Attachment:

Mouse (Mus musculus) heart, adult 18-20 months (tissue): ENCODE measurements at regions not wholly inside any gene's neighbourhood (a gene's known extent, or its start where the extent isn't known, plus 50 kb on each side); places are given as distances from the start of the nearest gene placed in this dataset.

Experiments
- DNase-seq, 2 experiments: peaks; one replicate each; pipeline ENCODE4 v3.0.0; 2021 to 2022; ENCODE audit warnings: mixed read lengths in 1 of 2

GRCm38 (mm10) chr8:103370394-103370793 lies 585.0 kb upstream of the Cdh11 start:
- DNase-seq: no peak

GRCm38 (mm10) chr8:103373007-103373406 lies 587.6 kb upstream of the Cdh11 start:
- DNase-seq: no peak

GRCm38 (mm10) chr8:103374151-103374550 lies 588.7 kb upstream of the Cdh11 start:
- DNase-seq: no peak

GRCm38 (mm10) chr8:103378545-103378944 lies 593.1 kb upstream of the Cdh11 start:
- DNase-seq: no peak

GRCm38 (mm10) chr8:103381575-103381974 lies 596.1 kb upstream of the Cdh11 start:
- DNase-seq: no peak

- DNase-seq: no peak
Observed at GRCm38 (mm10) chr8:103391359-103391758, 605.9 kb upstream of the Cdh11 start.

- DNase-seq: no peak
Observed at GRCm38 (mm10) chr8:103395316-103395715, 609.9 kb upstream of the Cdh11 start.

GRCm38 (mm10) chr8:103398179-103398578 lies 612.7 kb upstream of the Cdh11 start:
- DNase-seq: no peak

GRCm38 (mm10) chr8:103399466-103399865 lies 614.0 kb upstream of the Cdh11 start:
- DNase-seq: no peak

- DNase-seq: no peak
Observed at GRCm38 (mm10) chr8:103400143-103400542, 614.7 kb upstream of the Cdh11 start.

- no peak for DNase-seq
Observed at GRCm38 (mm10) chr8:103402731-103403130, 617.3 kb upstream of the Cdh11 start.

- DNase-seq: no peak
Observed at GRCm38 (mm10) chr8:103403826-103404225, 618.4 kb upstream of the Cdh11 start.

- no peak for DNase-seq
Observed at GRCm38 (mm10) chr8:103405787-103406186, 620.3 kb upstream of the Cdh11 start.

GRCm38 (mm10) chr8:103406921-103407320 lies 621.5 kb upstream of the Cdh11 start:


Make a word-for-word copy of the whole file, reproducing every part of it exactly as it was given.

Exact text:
Mouse (Mus musculus) heart, adult 18-20 months (tissue): ENCODE measurements at regions not wholly inside any gene's neighbourhood (a gene's known extent, or its start where the extent isn't known, plus 50 kb on each side); places are given as distances from the start of the nearest gene placed in this dataset.

Experiments
- DNase-seq, 2 experiments: peaks; one replicate each; pipeline ENCODE4 v3.0.0; 2021 to 2022; ENCODE audit warnings: mixed read lengths in 1 of 2

GRCm38 (mm10) chr8:103370394-103370793 lies 585.0 kb upstream of the Cdh11 start:
- DNase-seq: no peak

GRCm38 (mm10) chr8:103373007-103373406 lies 587.6 kb upstream of the Cdh11 start:
- DNase-seq: no peak

GRCm38 (mm10) chr8:103374151-103374550 lies 588.7 kb upstream of the Cdh11 start:
- DNase-seq: no peak

GRCm38 (mm10) chr8:103378545-103378944 lies 593.1 kb upstream of the Cdh11 start:
- DNase-seq: no peak

GRCm38 (mm10) chr8:103381575-103381974 lies 596.1 kb upstream of the Cdh11 start:
- DNase-seq: no peak

- DNase-seq: no peak
Observed at GRCm38 (mm10) chr8:103391359-103391758, 605.9 kb upstream of the Cdh11 start.

- DNase-seq: no peak
Observed at GRCm38 (mm10) chr8:103395316-103395715, 609.9 kb upstream of the Cdh11 start.

GRCm38 (mm10) chr8:103398179-103398578 lies 612.7 kb upstream of the Cdh11 start:
- DNase-seq: no peak

GRCm38 (mm10) chr8:103399466-103399865 lies 614.0 kb upstream of the Cdh11 start:
- DNase-seq: no peak

- DNase-seq: no peak
Observed at GRCm38 (mm10) chr8:103400143-103400542, 614.7 kb upstream of the Cdh11 start.

- no peak for DNase-seq
Observed at GRCm38 (mm10) chr8:103402731-103403130, 617.3 kb upstream of the Cdh11 start.

- DNase-seq: no peak
Observed at GRCm38 (mm10) chr8:103403826-103404225, 618.4 kb upstream of the Cdh11 start.

- no peak for DNase-seq
Observed at GRCm38 (mm10) chr8:103405787-103406186, 620.3 kb upstream of the Cdh11 start.

GRCm38 (mm10) chr8:103406921-103407320 lies 621.5 kb upstream of the Cdh11 start: